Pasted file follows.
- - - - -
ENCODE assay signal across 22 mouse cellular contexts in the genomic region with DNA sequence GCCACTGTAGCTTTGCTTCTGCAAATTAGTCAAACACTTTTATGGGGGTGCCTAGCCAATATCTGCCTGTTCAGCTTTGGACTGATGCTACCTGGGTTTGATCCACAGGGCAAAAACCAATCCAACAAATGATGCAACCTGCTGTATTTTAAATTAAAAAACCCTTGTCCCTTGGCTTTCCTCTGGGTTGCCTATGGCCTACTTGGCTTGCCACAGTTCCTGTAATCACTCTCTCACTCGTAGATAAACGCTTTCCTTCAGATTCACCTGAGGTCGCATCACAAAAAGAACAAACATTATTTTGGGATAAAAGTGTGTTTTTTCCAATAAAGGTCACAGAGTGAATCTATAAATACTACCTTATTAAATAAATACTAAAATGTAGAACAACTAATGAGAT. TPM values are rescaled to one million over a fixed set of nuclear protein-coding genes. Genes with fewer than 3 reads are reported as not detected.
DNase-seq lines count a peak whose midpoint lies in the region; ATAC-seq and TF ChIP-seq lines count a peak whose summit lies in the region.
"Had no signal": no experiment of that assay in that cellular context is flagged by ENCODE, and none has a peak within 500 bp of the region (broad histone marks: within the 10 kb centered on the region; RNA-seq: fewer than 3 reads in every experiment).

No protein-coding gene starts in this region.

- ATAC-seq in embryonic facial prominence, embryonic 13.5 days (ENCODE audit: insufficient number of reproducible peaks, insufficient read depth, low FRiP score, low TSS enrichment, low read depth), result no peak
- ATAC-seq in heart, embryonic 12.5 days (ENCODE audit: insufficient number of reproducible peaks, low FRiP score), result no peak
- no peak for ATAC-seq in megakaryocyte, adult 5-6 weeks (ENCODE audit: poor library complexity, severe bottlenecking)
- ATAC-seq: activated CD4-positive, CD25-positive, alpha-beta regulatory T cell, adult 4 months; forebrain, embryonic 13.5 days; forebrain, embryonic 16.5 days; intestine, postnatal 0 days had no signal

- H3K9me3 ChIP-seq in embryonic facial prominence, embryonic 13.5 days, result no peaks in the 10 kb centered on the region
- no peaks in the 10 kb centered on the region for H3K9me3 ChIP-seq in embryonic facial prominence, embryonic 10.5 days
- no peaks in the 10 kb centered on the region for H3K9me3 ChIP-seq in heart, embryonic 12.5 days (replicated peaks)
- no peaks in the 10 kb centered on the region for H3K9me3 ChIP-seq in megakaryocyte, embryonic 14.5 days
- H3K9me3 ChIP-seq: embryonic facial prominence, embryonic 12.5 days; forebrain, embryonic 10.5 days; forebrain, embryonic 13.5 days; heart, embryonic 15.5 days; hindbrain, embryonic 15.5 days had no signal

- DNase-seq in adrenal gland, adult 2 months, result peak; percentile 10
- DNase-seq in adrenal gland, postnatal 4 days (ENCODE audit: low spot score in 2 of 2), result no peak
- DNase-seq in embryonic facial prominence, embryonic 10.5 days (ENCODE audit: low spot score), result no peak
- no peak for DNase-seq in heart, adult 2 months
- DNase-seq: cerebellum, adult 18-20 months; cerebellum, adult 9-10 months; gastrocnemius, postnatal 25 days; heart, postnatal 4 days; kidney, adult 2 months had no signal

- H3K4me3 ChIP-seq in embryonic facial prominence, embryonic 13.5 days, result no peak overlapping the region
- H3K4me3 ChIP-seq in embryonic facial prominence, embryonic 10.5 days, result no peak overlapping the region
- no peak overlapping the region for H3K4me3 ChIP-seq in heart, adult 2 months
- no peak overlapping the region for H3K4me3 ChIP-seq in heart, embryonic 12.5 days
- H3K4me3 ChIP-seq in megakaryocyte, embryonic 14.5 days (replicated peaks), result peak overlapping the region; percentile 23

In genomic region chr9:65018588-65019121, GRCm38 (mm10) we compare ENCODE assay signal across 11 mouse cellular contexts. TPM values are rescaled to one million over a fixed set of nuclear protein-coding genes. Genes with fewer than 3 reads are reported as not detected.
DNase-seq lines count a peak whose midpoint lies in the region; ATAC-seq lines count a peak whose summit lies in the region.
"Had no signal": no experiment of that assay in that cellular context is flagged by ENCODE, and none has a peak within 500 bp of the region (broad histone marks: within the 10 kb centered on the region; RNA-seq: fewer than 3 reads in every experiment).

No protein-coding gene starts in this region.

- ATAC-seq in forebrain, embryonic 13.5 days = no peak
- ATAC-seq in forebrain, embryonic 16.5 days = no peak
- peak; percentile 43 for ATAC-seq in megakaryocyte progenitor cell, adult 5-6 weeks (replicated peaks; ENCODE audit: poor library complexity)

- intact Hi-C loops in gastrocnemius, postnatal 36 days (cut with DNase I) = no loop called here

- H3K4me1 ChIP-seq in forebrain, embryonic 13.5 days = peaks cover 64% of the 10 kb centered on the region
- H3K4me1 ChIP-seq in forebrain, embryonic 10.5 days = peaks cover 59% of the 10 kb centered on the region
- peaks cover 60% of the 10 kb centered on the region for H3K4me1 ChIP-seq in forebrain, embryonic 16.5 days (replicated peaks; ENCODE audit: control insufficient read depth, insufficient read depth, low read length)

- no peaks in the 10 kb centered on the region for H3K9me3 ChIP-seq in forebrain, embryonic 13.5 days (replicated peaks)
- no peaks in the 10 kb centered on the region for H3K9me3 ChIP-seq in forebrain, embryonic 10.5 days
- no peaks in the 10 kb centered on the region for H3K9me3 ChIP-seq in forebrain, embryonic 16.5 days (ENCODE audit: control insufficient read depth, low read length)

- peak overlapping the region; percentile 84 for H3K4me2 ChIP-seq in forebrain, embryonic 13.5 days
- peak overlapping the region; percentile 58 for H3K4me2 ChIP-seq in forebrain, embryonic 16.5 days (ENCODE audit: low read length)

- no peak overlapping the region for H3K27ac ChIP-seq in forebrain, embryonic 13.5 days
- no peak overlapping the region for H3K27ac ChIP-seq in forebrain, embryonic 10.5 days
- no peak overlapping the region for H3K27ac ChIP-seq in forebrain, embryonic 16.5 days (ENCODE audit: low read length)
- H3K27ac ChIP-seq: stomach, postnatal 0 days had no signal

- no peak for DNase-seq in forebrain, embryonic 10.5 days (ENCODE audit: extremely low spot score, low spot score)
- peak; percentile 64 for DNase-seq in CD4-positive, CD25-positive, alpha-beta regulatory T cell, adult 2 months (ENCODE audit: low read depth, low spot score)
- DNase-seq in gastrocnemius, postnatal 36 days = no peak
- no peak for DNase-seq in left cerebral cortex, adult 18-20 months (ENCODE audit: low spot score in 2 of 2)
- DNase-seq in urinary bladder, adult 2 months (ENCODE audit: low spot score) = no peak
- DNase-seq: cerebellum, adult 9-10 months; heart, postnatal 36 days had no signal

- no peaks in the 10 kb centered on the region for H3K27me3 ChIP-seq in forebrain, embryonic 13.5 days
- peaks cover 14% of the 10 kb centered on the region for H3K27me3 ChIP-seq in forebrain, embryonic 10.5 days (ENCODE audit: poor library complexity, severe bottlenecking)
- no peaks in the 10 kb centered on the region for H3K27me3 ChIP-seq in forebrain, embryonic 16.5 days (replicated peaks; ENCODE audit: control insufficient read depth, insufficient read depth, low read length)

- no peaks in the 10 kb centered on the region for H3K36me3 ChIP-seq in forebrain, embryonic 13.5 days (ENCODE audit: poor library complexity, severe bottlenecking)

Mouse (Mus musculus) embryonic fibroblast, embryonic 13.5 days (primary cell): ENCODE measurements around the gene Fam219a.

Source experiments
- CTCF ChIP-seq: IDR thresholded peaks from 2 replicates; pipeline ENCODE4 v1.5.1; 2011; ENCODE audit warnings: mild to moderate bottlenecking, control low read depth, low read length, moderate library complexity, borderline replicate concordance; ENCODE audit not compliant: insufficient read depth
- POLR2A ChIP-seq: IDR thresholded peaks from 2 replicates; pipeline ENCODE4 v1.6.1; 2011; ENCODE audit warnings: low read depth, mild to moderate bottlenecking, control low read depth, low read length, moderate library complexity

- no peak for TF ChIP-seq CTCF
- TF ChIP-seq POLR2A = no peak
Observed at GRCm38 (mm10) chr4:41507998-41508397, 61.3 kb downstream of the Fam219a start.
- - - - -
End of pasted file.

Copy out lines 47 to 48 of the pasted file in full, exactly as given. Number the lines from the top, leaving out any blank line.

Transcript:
- no peak for DNase-seq in left cerebral cortex, adult 18-20 months (ENCODE audit: low spot score in 2 of 2)
- DNase-seq in urinary bladder, adult 2 months (ENCODE audit: low spot score) = no peak